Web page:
Tina Nadeau, chief justice of the New Hampshire superior courts, has come out as a strong and vocal advocate for the drug court system. Judge Nadeau has pointed towards evidence that drug courts reduce crime and save money by providing an alternative to expensive incarceration. The issue is particularly pressing given the current opioid epidemic facing the state.

New Hampshire currently has six drug courts, but is looking to increase this number to eleven. In 2007, Texas enacted a drug court system that led to reductions in parole violations and crime rates while saving the state billions in prison costs. Judge Nadeau cited the example, and said “if Texas can do it, we can do it.”

New Hampshire needs to confront its drug abuse problem head on, and this means honestly addressing the problem in ways that will lead to positive results. Rather than jailing drug abusers, we need to help them find treatment—it’s cheaper and more effective. Judge Nadeau’s bold stance in support of drug courts is one we should all support.

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Injured Workers Should be Wary of Opioid Prescriptions

Injured Workers Should be Wary of Opioid Prescriptions

New Hampshire is currently in the midst of an opioid epidemic, and the problem can be traced in part to high rates of prescription for opioid painkillers. New Hampshire ranks third in the country in terms of prescription rate for high-dose and long-acting opioid pain relievers according to the Center for Disease Control and Prevention (CDC).

There has been a great deal of effort expended on reducing unnecessary opioid prescriptions across the country and more particularly in NH. This June, Senator Kelly Ayotte co-sponsored a law that would create a “Pain Management Best Practices Inter-Agency Task Force”. At the state level, New Hampshire established a prescription drug monitoring program in 2012 that is still in the implementation process.

Patients can be their best first defense against prescription drug addiction by being informed, asking doctors if there is an alternative to narcotic pain medication and understanding whether the dosing is optional or required. Patients often think they have to take the meds as prescribed, but if they asked, they would find many narcotic prescriptions are only by choice and need not be taken as often or for as long as the bottle says.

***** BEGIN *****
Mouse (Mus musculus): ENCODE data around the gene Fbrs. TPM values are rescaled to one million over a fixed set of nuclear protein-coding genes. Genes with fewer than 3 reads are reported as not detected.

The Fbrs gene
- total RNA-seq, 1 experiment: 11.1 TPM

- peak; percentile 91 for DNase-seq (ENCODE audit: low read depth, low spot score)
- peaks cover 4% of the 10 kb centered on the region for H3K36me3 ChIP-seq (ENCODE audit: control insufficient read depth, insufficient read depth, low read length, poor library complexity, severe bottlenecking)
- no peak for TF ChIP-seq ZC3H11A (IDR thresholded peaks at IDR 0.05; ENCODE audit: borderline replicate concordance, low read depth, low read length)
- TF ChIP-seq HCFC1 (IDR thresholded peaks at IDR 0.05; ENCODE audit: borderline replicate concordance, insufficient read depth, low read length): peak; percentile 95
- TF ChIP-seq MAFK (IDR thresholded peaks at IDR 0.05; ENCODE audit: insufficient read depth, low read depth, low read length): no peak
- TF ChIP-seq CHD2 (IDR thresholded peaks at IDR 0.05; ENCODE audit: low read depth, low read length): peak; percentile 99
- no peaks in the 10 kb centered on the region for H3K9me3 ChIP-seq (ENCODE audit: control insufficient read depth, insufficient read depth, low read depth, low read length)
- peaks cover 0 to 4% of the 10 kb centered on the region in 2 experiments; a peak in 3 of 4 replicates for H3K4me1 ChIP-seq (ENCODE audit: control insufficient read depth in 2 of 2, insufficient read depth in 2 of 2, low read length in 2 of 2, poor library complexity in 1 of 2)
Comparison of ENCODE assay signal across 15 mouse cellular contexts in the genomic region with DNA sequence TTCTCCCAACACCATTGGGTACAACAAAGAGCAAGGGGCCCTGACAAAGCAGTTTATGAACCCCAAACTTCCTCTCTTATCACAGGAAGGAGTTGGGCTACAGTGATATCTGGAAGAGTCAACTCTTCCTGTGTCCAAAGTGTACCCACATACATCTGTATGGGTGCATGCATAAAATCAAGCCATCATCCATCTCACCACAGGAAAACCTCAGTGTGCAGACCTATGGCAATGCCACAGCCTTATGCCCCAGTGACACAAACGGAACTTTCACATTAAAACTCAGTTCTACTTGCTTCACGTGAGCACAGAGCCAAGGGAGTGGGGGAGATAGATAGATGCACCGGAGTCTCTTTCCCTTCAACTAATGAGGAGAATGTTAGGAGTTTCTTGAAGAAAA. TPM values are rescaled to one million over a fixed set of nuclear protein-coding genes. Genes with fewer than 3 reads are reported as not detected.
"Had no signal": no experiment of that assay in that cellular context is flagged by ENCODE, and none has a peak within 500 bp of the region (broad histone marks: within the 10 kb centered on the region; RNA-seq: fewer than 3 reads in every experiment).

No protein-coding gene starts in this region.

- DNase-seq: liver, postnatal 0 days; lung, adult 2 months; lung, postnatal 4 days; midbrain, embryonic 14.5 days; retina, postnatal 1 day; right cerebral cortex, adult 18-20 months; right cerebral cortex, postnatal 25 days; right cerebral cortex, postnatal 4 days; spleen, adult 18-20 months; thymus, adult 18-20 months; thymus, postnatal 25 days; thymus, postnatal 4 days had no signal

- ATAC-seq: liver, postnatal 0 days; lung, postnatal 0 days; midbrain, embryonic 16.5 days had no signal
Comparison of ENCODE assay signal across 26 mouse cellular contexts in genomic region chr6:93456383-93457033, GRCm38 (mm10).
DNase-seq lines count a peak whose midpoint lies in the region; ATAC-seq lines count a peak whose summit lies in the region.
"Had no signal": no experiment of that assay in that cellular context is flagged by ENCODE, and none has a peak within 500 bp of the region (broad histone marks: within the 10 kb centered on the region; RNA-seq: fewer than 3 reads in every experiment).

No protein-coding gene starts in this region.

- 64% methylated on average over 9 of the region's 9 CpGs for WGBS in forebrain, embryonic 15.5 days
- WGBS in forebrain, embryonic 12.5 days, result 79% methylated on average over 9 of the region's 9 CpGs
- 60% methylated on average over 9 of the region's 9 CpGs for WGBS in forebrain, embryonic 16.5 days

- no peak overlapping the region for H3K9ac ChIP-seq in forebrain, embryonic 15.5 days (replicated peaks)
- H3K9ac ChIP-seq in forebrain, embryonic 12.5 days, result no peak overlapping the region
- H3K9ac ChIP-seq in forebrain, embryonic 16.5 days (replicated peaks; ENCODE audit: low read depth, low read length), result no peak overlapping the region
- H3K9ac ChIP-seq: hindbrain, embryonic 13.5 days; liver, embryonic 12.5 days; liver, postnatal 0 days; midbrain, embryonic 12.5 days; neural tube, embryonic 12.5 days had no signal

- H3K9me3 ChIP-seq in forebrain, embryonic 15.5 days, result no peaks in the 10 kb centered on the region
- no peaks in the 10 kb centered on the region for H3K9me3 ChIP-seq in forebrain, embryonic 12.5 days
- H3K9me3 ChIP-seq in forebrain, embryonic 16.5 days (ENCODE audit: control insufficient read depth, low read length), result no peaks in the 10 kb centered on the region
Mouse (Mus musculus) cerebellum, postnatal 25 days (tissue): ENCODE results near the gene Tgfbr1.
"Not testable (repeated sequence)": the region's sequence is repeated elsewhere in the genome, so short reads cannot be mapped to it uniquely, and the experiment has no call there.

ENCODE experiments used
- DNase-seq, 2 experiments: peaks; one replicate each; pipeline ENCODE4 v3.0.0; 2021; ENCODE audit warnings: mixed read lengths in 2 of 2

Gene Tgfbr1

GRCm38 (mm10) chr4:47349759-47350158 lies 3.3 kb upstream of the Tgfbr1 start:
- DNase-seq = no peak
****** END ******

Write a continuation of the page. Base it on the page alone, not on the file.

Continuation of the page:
New medical studies are showing that the body may actually become acclimated to narcotic medications, leading to increased sensitivity in pain receptors and a greater reliance on medication for pain management. Many studies show that alternate pain management treatments are as effective as opioids without the risk of addiction. Each case is unique, but patients should be proactive in understanding the treatment they are receiving. 

It’s important to listen to your doctor, but if you’re being prescribed high-dose opioids for pain relief you need to be informed and engaged in determining if this is the best course of treatment. Ask about dosage, risks, and alternatives to be sure you are receiving the best care.

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Top Tips and Answers to Frequently Asked Questions Regarding Layoffs and Severance

Top Tips and Answers to Frequently Asked Questions Regarding Layoffs and Severance

As the end of one year wraps up and a new one approaches, employers and employees alike often find themselves setting new goals for the new year. For employers looking to tighten their belts and increase profit, this sometimes means a decision to reduce or reorganize the workforce.  Some employers try to ease the shock (and reduce their risk of lawsuit) by offering employees a severance package in exchange for a release of all claims. These offers can be just the bridge and employee needs to make it to their next job or a Trojan horse offering a shiny package with very little value.

It can be frightening if you're the one caught in this tide of change, but you're not alone. Take a deep breath and consider getting a consultation with an experienced employment attorney- a few hundred dollars could save you thousands in the long run. Here are a few tips to get you started:

The First thing you need to know: Employees in New Hampshire are not automatically entitled to severance in the event of a reduction in force or layoff. 

That said, where employers establish a severance program voluntarily, it may become a right in accordance with the union collective-bargaining agreement or under ERISA, a federal law governing employee benefits. Therefore, if you've been selected for a layoff, you will want to ask your HR representative if the company offers a severance package.